The Tyson Barrie signing signals a shift in market conditions for the Edmonton Oilers: 9 Things

The Tyson Barrie signing signals a shift in market conditions for the Edmonton Oilers: 9 Things

Author of the article:

Kurt Leavins

Publishing date:

Oct 11, 2020  •   •  6 minute read

Detroit Red Wings GM Ken Holland talks to the Lindsay family during the public visitation of Ted Lindsay at Little Caesars Arena on March 8, 2019 in Detroit. Photo by Dave Reginek-Pool /Getty Images

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Entering the weekend, Oilers General Manager Ken Holland had 4 boxes left to dob on his 2020-21 off-season BINGO card.

By Saturday night, all 4 squares had been filled…one of them with a very pleasant surprise indeed.

And in the process, Holland may have done more than merely round out his roster. The franchise itself may have taken a vital, transitional step forward.

I’ll explain in this week’s edition of…

9 Things

9. Oilers prospect Matt Cairns will play his Sr. season at Minnesota-Duluth, moving over from Cornell. Drafted 3rd Round (84th overall) in 2016, Cairns has not added any substantial offence to a solid defensive game. And the clock is ticking. The club will have to decide on Cairns this August.

8. Arguably the Oilers top long-term goaltending prospect, Olivier Rodrigue has been loaned to the Austrian Hockey League for the 2020-21 season. Hard to imagine how that’s a bad thing for his first full year of pro hockey. Rodrique finished near the top of the QMJHL in numerous categories for goaltenders including a .918 SV%.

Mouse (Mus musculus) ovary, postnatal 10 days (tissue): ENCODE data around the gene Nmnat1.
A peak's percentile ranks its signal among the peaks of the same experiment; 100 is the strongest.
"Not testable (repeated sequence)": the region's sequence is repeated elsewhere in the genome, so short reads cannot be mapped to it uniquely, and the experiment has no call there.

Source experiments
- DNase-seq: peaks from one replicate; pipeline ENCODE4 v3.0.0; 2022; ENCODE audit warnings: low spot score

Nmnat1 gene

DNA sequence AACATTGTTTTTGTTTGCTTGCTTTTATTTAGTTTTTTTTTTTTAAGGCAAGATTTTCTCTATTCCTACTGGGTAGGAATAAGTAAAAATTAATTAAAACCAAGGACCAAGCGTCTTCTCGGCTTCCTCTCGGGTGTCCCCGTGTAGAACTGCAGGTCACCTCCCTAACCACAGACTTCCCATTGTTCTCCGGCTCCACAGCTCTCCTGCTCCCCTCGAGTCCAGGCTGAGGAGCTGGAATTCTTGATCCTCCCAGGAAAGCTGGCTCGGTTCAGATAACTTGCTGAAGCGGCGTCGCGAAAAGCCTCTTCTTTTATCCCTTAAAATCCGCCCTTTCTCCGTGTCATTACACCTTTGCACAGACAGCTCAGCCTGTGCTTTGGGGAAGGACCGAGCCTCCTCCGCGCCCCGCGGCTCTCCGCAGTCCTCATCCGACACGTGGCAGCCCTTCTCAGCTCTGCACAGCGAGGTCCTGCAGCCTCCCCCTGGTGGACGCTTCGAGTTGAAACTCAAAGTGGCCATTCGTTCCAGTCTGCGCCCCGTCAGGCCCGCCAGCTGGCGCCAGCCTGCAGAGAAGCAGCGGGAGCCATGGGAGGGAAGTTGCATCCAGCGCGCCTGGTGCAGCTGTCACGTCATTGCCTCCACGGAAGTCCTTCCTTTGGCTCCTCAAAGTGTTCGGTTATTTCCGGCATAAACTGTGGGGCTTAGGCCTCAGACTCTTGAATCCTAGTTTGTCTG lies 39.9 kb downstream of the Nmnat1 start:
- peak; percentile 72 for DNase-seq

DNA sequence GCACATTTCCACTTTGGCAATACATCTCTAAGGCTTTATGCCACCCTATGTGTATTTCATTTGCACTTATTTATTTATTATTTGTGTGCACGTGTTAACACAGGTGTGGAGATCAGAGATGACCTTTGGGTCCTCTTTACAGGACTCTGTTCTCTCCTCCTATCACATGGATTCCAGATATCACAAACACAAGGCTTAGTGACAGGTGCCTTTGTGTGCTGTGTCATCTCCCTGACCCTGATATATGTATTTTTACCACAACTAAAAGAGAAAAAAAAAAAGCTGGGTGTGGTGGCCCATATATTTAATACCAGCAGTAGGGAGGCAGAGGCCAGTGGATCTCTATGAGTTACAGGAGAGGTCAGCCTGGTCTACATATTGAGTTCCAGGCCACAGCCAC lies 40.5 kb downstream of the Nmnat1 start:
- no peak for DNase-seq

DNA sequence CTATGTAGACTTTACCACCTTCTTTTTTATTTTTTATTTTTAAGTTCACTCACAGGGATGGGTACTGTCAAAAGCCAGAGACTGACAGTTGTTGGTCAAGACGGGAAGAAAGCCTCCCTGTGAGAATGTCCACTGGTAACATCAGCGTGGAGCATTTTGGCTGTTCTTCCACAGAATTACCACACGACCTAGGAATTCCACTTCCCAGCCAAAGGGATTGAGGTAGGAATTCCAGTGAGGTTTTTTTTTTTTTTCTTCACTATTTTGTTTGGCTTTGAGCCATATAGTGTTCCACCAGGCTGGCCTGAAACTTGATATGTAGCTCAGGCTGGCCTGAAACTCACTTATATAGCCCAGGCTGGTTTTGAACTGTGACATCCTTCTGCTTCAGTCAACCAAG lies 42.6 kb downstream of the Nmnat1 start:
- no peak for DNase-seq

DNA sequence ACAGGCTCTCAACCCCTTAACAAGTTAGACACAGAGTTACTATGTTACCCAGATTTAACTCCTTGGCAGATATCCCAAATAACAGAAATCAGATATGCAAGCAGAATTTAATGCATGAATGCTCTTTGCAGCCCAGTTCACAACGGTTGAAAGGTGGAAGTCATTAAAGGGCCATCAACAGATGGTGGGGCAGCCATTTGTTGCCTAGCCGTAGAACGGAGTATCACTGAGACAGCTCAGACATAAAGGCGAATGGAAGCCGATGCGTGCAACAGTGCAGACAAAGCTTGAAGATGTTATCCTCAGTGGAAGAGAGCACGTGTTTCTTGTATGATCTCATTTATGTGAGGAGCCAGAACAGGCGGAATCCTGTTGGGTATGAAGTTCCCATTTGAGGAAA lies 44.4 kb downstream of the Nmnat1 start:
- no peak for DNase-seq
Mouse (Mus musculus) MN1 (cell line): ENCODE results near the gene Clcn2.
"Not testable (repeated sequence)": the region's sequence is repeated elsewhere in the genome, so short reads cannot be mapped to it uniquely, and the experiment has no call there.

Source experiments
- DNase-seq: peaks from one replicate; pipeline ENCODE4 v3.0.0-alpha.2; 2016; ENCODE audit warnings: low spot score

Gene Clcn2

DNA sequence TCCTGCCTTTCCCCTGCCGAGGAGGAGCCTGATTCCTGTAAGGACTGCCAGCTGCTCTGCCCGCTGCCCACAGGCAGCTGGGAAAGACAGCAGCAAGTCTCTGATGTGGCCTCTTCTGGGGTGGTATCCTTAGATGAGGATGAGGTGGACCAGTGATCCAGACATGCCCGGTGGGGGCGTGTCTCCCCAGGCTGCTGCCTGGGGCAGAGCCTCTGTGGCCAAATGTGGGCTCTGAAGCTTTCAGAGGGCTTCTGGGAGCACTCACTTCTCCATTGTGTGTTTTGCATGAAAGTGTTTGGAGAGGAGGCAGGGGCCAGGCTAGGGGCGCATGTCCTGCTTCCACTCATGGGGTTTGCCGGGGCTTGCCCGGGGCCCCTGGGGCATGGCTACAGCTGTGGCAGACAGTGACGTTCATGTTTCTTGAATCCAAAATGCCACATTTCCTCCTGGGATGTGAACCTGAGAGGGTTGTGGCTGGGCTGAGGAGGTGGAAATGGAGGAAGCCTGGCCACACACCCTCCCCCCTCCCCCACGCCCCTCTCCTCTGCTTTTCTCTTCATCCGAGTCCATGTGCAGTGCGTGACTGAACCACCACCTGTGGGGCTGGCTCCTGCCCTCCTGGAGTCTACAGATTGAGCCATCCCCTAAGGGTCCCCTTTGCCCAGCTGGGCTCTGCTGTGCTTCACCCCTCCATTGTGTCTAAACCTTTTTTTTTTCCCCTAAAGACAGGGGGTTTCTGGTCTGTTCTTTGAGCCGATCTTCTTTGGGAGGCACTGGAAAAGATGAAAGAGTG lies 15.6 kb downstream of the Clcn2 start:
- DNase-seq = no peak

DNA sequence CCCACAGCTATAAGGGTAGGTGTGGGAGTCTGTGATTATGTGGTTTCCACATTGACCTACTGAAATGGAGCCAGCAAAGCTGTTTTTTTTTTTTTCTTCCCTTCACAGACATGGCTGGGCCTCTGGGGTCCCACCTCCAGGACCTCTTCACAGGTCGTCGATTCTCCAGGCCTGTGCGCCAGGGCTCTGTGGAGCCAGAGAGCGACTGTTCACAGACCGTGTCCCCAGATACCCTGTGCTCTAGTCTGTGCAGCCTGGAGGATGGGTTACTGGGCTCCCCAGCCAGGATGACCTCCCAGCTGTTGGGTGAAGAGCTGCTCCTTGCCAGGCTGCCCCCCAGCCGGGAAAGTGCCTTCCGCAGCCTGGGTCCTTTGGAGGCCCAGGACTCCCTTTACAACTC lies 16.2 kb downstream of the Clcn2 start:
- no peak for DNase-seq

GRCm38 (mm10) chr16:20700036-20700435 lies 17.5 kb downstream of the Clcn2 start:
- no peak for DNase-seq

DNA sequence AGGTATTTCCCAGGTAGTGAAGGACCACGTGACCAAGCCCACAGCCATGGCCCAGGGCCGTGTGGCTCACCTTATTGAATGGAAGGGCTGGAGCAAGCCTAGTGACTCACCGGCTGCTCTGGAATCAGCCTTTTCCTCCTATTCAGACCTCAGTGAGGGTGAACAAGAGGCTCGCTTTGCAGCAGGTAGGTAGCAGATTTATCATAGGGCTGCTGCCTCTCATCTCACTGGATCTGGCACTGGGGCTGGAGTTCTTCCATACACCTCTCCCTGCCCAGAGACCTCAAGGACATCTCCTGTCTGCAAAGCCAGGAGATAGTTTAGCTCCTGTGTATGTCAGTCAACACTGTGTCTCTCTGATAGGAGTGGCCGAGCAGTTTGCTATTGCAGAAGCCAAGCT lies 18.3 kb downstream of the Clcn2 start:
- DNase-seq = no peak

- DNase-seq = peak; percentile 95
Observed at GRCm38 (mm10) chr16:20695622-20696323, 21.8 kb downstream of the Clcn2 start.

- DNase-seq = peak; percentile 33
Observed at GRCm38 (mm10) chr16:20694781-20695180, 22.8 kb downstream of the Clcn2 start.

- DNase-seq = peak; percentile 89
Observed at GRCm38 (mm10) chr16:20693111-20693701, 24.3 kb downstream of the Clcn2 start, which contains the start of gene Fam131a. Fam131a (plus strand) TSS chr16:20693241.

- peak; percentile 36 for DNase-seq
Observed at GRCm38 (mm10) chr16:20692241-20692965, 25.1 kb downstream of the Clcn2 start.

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7. For the first time in the history of the franchise, the Oilers took all forwards in the NHL draft. It does feel like a “wait-and-see” crop. 1st Rounder Dylan Holloway projects as a solid, 2-way, Bottom-6 player but not exactly a sexy pick. And with no 2nd Rounder and the 3rd Round pick traded down, 5 of the clubs 6 picks ended up in the 4th Round or lower. Skilled Saint Albert-born Carter Savoie (100th overall) is perhaps the most tantalizing of them all.

6. Newly re-signed winger Tyler Ennisis already back skating from the broken leg he suffered during the play-in. That’s earlier than expected and given that the NHL may not get going until January-February, there should be no problem with him being ready. If they get the same player for $1m that showed up in Edmonton after the deadline, it’ll be a nice bargain. And Ennis is versatile: He can play all 3 forward positions, up and down the lineup. Solid signing.

5. Top Oilers Defence prospect Philip Broberg is off to just a glittering start to his season with Skelleftea of the Swedish Pro League. Broberg has already amassed half as many points (4) in just 6 games this year than he did in 45 games last season. And from the tape I’ve watched, his skating is at an elite level. It doesn’t appear his strong play-in camp was a mirage. Barring injury, Broberg seems destined for a top-pairing situation in Edmonton ina  season or 2. The kid is truly gifted.

4. Am I surprised to see veteran G Mike Smith back in the fold? A little. But by Saturday afternoon the remaining UFA goalies were comparable to Smith, who is a known (and valued) entity in the Oilers room. And this deal is better than the last one: $1.5m in salary, up to $2.0m with bonuses. I expect Mikko Koskinen to carry up to 60% of the load. So, if Smith hits those bonuses chances are it’s because he’s played well. Don’t discount chemistry. I suspect the organization realized they missed out when both Matt Hendricks and Sam Gagner moved on. And Smith still sounds hungry: “Edmonton was always a place I wanted to be. I was disappointed the way things went in the bubble but had my heart set on Edmonton”.